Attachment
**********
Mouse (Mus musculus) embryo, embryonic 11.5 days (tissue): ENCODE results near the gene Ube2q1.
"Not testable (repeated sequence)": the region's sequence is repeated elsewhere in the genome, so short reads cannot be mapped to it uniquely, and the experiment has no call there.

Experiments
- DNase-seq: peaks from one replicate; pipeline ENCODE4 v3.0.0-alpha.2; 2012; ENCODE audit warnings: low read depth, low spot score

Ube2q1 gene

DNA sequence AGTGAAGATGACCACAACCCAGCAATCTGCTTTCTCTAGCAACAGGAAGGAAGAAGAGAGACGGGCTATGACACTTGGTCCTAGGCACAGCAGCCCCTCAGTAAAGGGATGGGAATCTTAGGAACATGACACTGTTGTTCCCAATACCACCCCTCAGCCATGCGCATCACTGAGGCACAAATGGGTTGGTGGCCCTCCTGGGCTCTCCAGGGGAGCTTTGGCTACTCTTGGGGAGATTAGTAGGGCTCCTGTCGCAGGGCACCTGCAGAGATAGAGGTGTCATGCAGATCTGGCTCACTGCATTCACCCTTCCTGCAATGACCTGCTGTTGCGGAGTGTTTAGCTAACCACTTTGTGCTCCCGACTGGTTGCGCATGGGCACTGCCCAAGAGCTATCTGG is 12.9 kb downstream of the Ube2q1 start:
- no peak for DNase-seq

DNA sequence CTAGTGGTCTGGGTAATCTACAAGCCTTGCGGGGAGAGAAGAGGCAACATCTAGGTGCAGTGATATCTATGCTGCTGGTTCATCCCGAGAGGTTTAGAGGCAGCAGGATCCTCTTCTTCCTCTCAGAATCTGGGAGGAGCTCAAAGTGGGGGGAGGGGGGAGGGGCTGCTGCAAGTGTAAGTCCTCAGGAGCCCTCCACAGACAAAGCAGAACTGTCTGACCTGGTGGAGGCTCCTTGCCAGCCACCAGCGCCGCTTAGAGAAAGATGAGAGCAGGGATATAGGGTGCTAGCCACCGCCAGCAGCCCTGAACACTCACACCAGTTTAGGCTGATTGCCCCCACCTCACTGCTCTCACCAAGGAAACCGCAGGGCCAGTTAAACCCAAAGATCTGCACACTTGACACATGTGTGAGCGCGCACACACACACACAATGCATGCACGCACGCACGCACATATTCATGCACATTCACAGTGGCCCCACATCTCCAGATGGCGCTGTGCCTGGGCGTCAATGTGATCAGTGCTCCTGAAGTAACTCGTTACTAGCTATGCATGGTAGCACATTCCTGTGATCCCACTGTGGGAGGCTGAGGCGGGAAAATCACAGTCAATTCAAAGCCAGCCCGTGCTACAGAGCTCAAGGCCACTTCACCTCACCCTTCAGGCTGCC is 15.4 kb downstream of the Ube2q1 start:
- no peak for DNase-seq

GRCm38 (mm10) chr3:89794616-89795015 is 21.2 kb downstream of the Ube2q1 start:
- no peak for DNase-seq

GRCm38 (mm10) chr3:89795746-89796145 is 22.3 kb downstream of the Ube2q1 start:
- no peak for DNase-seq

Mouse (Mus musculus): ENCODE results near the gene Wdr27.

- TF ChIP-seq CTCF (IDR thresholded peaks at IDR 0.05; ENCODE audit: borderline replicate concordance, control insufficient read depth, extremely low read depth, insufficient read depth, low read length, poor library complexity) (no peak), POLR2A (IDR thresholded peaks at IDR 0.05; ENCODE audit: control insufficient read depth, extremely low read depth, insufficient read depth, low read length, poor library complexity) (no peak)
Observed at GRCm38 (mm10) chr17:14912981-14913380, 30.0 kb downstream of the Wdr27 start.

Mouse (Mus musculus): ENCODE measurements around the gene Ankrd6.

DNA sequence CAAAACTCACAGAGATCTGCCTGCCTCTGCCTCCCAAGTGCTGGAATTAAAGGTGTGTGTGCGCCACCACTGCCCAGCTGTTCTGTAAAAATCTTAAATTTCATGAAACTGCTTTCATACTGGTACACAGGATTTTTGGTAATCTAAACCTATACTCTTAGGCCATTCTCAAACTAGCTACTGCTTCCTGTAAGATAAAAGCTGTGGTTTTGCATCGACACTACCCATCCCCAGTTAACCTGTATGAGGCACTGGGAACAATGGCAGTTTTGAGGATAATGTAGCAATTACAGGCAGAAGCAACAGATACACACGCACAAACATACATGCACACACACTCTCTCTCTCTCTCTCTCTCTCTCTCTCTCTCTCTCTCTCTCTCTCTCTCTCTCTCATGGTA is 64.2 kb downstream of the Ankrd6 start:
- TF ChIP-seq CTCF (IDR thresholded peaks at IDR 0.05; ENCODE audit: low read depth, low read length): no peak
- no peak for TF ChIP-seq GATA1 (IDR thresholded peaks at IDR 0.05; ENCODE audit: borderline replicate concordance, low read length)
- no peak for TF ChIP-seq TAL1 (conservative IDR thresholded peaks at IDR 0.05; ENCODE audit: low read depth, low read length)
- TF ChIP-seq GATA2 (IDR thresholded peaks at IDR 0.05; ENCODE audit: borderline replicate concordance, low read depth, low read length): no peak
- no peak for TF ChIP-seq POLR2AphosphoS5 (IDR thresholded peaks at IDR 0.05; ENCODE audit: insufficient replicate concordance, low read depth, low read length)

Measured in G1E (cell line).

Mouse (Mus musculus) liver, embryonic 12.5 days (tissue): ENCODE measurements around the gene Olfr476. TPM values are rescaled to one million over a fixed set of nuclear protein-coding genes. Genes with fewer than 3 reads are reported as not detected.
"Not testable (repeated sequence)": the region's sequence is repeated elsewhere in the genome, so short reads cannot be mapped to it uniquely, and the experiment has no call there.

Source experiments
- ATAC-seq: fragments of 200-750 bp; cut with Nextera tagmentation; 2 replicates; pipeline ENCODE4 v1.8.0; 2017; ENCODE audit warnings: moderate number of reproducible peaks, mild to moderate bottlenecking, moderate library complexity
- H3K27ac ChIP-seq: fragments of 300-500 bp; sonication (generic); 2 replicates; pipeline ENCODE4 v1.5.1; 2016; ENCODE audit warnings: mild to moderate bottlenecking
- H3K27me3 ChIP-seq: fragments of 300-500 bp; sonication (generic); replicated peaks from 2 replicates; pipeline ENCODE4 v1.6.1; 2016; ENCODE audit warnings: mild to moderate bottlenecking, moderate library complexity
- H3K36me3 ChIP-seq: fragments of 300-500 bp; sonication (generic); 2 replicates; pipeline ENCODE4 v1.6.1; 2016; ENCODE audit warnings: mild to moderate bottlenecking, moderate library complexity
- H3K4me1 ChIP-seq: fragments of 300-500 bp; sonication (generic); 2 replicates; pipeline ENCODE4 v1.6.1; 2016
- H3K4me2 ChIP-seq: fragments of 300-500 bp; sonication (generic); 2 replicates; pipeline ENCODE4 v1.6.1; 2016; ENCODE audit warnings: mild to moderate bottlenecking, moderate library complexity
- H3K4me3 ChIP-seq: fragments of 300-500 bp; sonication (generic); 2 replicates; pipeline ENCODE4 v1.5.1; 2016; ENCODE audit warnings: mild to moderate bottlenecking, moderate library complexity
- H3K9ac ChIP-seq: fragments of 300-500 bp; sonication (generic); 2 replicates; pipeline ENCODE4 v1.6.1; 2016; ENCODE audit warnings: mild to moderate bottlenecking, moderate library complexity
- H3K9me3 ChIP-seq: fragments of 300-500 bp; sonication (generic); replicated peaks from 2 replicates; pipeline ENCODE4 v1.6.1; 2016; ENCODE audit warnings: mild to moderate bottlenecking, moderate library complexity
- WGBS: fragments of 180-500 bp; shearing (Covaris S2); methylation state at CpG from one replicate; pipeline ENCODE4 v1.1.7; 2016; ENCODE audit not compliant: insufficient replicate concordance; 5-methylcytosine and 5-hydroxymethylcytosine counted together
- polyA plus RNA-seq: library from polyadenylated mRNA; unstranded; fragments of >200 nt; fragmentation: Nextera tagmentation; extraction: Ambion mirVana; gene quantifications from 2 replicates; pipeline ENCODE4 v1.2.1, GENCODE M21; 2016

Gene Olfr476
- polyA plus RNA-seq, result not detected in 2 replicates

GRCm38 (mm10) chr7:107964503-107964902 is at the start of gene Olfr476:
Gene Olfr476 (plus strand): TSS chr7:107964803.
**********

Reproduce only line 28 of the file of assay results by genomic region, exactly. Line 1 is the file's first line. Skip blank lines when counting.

- ATAC-seq: fragments of 200-750 bp; cut with Nextera tagmentation; 2 replicates; pipeline ENCODE4 v1.8.0; 2017; ENCODE audit warnings: moderate number of reproducible peaks, mild to moderate bottlenecking, moderate library complexity